Spiritual people often say that they don’t like ‘religion’. They want nothing to do with religious organizations. What they usually mean is, as far as I can gather, that they want nothing to do with Christian organizations, or dogmas. Every other religious organisation is just lumped in the bag of ‘bad’, without the person having prior experience with the organisation.
As a definition of religion this is an old one: those who gather in a church, believing in the same God… In fact it’s a uniquely Christian invention – and within Christianity only protestant Christianity (old school protestantism) really fits the bill.
For instance Judaism: a person is a Jew simply because their mother was a Jew. What they believe, what organisations they are members of, whether they go to Shul (the synagogue). A religious Jew isn’t defined by what they believe either – but by whether they observe the rules of behavior in orthodox Judaism – and to what extent. Of course there are shared beliefs, but one can be an observant Jew without sharing them.
Protestant Christians follow the definition rather precisely (or they used to), especially here in The Netherlands. You belong to a certain group of protestant Christians if you have vowed to believe in the dogmas of that group, pay your membership dues and go to church most Sundays.
But Roman Catholics are different. For the church those born to Roman Catholic parents are themselves, by definition, Roman Catholic. A person has to actively do something to get out of that lock in: like writing the arch diocee that you don’t want to be a Catholic.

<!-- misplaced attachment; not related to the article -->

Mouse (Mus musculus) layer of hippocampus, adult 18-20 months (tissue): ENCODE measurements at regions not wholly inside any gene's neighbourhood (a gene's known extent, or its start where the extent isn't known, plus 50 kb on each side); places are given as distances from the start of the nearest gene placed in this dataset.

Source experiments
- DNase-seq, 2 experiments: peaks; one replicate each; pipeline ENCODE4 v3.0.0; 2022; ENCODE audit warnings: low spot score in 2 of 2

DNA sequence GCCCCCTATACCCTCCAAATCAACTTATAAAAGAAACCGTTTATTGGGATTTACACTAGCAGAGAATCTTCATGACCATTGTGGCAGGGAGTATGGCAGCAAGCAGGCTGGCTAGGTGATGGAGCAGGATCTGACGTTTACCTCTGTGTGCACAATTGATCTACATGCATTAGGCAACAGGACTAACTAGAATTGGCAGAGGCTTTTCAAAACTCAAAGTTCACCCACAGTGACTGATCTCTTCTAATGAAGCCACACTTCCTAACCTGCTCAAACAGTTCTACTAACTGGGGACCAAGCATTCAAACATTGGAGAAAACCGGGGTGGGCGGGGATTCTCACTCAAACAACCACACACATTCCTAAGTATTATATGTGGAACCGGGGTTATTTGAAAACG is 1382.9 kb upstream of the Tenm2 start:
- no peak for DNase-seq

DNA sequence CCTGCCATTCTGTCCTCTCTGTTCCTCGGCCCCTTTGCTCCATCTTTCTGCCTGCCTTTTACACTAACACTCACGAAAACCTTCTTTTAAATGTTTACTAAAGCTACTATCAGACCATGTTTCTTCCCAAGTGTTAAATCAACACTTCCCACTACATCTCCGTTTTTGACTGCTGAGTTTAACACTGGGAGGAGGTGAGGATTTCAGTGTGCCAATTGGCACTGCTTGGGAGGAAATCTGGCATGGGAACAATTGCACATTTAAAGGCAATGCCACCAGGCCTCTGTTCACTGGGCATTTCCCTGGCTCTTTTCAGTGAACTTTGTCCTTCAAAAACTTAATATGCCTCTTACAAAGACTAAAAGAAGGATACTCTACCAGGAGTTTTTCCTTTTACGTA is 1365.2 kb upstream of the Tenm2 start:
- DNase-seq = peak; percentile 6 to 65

I hope it is clear from this that the label attached to religions is dependent on culture. These days it is becoming more and more common for people who call themselves Christian to also be interested in mandalas, for instance. American Christians don’t gather based on their specific Christian beliefs (who cares whether God left us free will or not?). Instead people mostly choose their church on practical considerations.
So if all that is true – why do people in the alternative spiritual scene hate the word ‘religion’ so much? Anybody care to explain?
9 thoughts on “Religion, what is it? Spirituality?”
Nicely put! However i do think there is a differnece between (organised) religion and religiousness. Many spiritual people do have religious feellings but don’t care to belong to any organisation. In this i agree with you that this goes mainly for christian organisation, and in a lesser degree for organisations with a christian “heritage”.
To answer the question what religion is I think you have to differentiat between organised religion (like churches, etc.) and the feeling of religiousness. Might this be a topic for a new post?